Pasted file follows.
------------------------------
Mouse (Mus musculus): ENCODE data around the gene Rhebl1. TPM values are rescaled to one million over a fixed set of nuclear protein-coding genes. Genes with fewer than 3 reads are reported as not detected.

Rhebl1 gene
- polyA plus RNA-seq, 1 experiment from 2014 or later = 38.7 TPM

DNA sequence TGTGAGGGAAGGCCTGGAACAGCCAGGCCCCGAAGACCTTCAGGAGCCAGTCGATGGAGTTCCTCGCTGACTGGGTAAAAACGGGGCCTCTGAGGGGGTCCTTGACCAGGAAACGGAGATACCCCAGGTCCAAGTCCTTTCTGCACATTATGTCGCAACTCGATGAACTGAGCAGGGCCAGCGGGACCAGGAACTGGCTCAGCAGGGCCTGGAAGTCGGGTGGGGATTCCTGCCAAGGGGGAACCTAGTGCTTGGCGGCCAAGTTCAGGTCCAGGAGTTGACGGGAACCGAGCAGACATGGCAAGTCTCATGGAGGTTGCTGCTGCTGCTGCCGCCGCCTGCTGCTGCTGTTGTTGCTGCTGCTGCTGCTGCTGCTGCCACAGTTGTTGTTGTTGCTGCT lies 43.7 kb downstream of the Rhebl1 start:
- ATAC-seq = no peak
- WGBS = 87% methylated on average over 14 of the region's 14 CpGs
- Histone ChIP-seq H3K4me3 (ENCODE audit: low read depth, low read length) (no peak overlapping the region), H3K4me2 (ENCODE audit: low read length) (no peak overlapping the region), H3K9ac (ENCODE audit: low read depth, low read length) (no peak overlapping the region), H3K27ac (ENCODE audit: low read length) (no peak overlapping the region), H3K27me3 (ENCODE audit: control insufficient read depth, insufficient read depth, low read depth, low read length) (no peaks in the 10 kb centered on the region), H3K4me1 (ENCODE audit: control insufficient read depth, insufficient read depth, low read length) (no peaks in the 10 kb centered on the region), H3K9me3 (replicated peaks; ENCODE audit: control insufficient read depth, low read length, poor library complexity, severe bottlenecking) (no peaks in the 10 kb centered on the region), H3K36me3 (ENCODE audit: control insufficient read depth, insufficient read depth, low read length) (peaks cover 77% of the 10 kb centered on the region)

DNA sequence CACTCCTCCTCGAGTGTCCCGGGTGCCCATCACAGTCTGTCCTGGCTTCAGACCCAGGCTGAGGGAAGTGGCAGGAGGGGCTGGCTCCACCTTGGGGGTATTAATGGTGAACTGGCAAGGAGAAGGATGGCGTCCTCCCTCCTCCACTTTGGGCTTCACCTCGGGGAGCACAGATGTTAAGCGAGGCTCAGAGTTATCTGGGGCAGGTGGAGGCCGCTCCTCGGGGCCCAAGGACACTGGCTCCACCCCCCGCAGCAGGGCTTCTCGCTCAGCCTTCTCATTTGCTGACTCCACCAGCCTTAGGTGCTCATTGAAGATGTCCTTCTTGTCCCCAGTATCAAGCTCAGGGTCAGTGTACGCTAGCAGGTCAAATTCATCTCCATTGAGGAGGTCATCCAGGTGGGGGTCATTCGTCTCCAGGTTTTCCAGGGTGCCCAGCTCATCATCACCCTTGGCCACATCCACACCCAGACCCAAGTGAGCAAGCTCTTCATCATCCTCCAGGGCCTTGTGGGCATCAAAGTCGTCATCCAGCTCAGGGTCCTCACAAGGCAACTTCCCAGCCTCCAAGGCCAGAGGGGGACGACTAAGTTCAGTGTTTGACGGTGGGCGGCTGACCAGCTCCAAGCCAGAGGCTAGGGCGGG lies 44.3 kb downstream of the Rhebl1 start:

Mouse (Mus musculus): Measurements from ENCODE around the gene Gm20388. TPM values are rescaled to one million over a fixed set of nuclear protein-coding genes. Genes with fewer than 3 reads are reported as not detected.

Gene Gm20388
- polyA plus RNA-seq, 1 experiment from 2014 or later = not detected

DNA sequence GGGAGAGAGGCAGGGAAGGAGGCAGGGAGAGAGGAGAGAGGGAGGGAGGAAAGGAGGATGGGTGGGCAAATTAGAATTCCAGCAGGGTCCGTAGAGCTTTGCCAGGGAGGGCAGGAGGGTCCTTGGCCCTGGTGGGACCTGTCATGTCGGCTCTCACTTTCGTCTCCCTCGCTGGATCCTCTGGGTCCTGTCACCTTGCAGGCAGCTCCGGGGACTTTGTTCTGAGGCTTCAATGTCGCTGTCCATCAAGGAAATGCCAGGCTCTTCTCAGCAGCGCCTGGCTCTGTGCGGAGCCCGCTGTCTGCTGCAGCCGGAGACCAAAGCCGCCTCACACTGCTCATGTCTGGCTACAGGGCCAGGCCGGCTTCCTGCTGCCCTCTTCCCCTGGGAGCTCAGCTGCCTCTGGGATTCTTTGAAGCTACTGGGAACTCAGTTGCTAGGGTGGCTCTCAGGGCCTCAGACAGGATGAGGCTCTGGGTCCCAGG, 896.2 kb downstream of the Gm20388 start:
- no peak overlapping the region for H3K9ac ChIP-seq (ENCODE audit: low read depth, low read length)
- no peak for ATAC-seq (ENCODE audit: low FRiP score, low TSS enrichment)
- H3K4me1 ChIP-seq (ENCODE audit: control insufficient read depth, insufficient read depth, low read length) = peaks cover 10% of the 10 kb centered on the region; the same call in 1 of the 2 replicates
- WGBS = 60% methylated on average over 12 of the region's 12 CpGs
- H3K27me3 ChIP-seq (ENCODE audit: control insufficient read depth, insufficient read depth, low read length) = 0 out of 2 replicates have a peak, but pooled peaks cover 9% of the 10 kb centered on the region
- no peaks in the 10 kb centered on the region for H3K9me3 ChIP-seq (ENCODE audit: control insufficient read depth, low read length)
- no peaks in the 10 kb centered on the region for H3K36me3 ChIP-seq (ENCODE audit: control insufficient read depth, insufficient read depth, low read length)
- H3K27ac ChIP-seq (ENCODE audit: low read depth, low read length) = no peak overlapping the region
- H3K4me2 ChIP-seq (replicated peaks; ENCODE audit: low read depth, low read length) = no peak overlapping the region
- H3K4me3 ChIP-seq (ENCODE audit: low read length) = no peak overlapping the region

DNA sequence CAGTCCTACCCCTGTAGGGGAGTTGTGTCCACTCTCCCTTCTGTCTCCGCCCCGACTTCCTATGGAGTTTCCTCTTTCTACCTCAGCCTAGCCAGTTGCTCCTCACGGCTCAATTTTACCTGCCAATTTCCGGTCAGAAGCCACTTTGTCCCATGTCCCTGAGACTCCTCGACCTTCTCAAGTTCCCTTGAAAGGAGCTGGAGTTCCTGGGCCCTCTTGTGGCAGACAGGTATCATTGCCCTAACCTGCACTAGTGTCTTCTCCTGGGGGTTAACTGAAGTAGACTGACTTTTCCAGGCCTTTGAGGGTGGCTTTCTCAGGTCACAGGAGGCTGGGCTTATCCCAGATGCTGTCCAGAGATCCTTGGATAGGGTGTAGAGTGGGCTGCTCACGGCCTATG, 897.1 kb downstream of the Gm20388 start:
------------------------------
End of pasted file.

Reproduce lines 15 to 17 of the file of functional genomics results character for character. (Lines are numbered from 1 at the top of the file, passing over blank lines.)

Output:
- H3K4me1 ChIP-seq (ENCODE audit: control insufficient read depth, insufficient read depth, low read length) = peaks cover 10% of the 10 kb centered on the region; the same call in 1 of the 2 replicates
- WGBS = 60% methylated on average over 12 of the region's 12 CpGs
- H3K27me3 ChIP-seq (ENCODE audit: control insufficient read depth, insufficient read depth, low read length) = 0 out of 2 replicates have a peak, but pooled peaks cover 9% of the 10 kb centered on the region